It's Not About the Money – Spending vs. Ideology in Congress

The first spending bill for the new fiscal year that starts in October was adopted by the House of Representatives today after a week of wrangling. H.R. 5326 will provide funding for the Departments of Justice and Commerce as well as several science agencies – the so-called Commerce Justice Science (CJS) bill. If you listened to some in the majority, you would have thought the floor debate – which under an open rule allowed for unlimited amendments – provided a ripe opportunity for adding measures to cut spending, presumably the mantra in this time of fiscal austerity and Tea Party dominance. But some conservative writers, like those at Red State, note that cutting spending falls way down on the list of political priorities.

While dozens and dozens of amendments were offered to the CJS appropriations bill,the Red State article notes that many opportunities to cut spending failed. But not so with the red meat amendments. Trust us, it’s not about the money. What’s really going on is a concerted effort to impose an anti-immigrant, anti-gay, anti-progressive agenda on America. 

ACLU issued vote recommendations on six amendments over the course of the three-day floor debate.

To support the Holt amendment to bar funding for racial profiling by law enforcement.
To oppose the Huelskamp amendment that would limit DOJ’s ability to oppose the anti-gay Defense of Marriage Act in court proceedings.
To support the Rohrabacher amendment that would bar the use of funds to interfere with state medical marijuana laws.
To oppose the Walsh amendment that would take funds away from so-called sanctuary cities.
To oppose the Landry amendment that would restrict the use of funds to provide for hardship relief in certain immigration deportation cases.
To oppose the Black amendment that would bar Justice Department funding to originate or join challenges to state anti-immigration laws.

The House refused to oppose racial profiling and rejected the Holt amendment. Not following President Obama’s lead, the chamber missed an opportunity to capture the mood of the country and instead adopted the anti-gay Huelskamp amendment. House members refused to support the rights of the states to set their own course on marijuana and rejected the bipartisan Rohrabacher amendment. And the House toed the anti-immigrant line – adopting the mean-spirited Walsh and Black amendments. Only the Landry amendment was not adopted – and that was only because it was withdrawn.

Most people may not pay a lot of attention to these spending bills as they go through the House and Senate. But on the CJS bill, one thing is sure - the House of Representatives advanced a narrow ideological agenda. It’s anti-gay, anti-immigrant, anti-minority and anti-progressive. Pay no attention to that man behind the curtain telling you he’s the great and powerful Oz – cutting spending with a vengeance. No, no – it’s the ideology, not the money.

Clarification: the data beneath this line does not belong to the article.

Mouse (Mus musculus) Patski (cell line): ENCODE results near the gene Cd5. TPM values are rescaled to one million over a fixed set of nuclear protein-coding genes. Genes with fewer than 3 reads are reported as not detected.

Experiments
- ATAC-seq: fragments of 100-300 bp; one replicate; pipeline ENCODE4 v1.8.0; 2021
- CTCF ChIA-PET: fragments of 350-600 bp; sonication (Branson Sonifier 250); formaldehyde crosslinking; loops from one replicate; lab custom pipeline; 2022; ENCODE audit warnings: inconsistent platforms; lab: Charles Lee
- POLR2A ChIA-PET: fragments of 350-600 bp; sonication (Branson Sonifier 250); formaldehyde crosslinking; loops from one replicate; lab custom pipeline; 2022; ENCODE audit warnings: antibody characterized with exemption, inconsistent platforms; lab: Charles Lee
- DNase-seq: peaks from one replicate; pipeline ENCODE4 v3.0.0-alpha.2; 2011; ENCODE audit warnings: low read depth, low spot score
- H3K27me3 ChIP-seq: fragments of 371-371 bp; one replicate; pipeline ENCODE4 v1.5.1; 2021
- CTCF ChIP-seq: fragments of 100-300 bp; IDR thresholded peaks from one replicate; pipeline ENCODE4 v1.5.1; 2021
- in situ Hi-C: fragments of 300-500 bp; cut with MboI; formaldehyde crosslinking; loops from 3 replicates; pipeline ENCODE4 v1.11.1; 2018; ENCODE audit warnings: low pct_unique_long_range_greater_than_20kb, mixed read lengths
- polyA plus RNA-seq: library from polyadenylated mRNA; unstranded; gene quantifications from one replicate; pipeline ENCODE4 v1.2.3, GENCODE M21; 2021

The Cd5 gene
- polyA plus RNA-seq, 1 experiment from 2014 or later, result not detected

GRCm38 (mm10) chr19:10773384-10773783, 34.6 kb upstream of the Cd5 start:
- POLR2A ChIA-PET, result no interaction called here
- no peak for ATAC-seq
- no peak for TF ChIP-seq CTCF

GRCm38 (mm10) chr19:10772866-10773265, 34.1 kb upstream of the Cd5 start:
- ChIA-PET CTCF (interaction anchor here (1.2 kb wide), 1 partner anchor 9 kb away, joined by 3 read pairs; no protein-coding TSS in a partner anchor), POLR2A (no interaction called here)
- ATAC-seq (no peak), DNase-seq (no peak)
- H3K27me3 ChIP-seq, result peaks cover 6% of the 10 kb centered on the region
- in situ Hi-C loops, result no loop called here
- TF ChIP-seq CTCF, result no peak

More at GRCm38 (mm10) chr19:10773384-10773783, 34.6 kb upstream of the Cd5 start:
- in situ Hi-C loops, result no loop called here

It will now be up to the U. S. Senate to provide a different vision for our country.

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Money matters

You will not see an effective “vision” for this country, one that has a realistic chance of being enacted, as long as congress is mired in the current campaign finance system. Every legislature is bound to interests of those rich people and businesses that fund the campaigns. They preferences of “the people” are a fare distant second and then only the people on the fringes who will donate to campaigns. This makes politics look ideological but is really a function of rationale pursuit of money needed to stay in office. Fix that and we can have reasoned discussions and practical compromise Ignore it, and nothing will change.


not an impressive article. this author needs to learn his history and write with the reality of history in mind.

This country has never been gay friendly, nor has it been easy on new immigrants either. someone ought to check their history. almost every group of immigrants to this country was treated poorly and had derogatory names given them. The gays are seeking equality now - that they never enjoyed in the past.

and I'm not taking a stance here on the issues - just pointing out past reality.


I thought I already submitted a comment but must have done something wrong.

This author does not seem to know his history. This country has never been gay friendly. That is why gays are pushing for change! And historically the people of this country have never really been that easy on new immigrants either. The law might have been with the immigrants - but the way they were treated by people was not in line with the law!

Face it, most people just don't like "different" very much. I'm not saying it's good or bad, right or wrong. It just is. That's why we had to write laws against discrimination of various kinds.

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